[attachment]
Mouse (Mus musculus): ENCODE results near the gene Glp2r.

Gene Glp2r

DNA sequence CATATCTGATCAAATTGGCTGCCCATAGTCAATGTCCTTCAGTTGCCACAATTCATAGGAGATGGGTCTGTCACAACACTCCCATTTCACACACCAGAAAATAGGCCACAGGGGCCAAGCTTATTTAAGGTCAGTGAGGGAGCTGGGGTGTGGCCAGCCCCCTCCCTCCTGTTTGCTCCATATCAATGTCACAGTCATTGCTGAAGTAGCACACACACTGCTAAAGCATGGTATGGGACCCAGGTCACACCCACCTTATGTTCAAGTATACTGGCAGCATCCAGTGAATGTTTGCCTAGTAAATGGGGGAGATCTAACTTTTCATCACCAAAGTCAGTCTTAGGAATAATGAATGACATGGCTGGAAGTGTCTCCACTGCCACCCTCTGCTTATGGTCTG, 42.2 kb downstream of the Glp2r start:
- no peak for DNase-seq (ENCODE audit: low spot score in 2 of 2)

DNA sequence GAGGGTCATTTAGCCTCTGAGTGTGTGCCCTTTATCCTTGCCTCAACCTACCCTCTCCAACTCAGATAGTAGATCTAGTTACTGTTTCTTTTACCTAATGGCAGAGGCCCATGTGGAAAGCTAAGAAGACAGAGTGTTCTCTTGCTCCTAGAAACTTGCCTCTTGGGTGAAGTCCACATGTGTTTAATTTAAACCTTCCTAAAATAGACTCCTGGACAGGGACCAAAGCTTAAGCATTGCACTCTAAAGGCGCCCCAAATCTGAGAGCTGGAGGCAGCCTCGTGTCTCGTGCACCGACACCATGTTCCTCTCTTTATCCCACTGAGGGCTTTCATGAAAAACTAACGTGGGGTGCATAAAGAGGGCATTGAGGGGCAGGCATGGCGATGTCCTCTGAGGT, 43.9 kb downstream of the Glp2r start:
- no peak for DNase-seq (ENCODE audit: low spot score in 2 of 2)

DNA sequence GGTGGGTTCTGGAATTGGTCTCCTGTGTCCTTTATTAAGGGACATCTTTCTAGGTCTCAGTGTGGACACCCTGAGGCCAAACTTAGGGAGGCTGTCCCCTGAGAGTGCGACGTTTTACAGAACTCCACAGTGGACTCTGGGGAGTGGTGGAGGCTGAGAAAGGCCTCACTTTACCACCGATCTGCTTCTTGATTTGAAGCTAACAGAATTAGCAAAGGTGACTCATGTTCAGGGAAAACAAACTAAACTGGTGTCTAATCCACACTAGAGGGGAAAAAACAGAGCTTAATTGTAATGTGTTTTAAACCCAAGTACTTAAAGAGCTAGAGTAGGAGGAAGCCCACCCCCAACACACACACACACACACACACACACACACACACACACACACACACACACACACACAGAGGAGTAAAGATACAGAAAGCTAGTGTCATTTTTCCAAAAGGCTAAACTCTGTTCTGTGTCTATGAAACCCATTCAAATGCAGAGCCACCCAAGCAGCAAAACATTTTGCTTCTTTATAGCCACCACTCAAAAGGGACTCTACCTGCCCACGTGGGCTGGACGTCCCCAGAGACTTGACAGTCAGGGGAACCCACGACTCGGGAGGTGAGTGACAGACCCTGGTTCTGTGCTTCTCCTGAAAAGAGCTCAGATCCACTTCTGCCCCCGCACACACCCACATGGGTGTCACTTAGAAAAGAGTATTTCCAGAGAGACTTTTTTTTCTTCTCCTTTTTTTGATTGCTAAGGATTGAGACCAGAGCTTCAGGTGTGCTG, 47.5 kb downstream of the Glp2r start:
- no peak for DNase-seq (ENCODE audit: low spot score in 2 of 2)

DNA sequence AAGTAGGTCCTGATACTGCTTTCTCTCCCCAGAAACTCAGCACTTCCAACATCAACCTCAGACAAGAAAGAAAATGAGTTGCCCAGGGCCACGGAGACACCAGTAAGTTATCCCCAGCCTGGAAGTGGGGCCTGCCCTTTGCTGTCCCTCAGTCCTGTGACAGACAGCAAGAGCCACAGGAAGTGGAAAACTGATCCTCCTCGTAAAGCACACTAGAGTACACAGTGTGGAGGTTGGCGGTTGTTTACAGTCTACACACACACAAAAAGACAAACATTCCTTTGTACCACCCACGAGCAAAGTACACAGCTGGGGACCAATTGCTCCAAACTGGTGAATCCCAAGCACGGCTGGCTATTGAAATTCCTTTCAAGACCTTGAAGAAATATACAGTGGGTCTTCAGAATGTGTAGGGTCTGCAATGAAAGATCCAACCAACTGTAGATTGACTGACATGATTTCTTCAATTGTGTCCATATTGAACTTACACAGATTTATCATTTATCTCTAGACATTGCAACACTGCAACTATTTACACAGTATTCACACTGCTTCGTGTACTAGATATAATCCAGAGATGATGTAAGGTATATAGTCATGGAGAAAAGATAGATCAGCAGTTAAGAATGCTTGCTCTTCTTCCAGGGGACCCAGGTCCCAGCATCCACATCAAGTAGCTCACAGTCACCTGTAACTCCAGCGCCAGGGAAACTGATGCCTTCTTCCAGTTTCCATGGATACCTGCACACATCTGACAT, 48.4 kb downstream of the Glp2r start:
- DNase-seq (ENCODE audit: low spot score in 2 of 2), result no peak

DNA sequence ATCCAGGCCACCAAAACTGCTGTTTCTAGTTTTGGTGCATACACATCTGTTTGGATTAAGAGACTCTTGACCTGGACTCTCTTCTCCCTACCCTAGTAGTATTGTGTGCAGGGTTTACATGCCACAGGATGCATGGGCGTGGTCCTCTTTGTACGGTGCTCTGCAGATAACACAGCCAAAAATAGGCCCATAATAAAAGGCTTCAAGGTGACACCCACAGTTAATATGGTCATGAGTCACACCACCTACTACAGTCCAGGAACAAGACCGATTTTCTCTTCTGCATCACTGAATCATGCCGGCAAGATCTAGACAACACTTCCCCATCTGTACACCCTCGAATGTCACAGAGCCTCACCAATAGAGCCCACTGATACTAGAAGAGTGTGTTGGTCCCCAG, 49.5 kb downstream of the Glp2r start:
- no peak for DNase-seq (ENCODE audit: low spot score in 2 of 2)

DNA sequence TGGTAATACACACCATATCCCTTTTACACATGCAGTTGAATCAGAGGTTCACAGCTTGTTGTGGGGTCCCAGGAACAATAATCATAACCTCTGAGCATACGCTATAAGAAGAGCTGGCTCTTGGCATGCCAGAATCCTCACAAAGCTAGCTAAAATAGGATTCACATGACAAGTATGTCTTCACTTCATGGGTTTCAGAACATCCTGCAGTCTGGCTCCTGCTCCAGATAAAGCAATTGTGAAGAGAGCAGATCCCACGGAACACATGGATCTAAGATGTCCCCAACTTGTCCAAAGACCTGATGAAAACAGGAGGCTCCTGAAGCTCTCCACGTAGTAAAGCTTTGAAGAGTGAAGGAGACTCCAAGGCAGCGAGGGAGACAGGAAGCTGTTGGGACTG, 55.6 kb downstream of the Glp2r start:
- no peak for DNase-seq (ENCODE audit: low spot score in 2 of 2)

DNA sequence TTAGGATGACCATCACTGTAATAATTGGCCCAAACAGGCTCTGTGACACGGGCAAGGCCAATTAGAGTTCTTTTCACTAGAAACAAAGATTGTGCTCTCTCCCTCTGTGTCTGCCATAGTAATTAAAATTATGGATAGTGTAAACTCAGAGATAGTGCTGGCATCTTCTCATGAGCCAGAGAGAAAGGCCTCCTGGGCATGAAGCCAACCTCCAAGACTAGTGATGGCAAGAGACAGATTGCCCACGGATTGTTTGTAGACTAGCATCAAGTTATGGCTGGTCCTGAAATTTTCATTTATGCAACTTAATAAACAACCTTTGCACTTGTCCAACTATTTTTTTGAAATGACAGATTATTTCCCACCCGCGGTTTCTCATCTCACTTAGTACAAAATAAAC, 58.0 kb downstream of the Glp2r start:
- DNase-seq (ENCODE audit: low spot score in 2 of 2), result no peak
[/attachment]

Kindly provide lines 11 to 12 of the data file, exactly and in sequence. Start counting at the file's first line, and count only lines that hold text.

DNA sequence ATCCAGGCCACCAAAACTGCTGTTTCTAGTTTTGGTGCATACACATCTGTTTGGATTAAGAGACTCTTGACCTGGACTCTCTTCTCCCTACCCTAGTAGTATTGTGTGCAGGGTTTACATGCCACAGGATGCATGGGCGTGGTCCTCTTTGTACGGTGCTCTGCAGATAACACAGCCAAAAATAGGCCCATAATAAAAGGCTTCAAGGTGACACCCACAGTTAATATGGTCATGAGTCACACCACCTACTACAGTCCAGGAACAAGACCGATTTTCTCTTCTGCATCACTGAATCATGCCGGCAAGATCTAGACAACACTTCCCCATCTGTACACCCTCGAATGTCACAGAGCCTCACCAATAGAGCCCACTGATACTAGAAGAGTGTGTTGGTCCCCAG, 49.5 kb downstream of the Glp2r start:
- no peak for DNase-seq (ENCODE audit: low spot score in 2 of 2)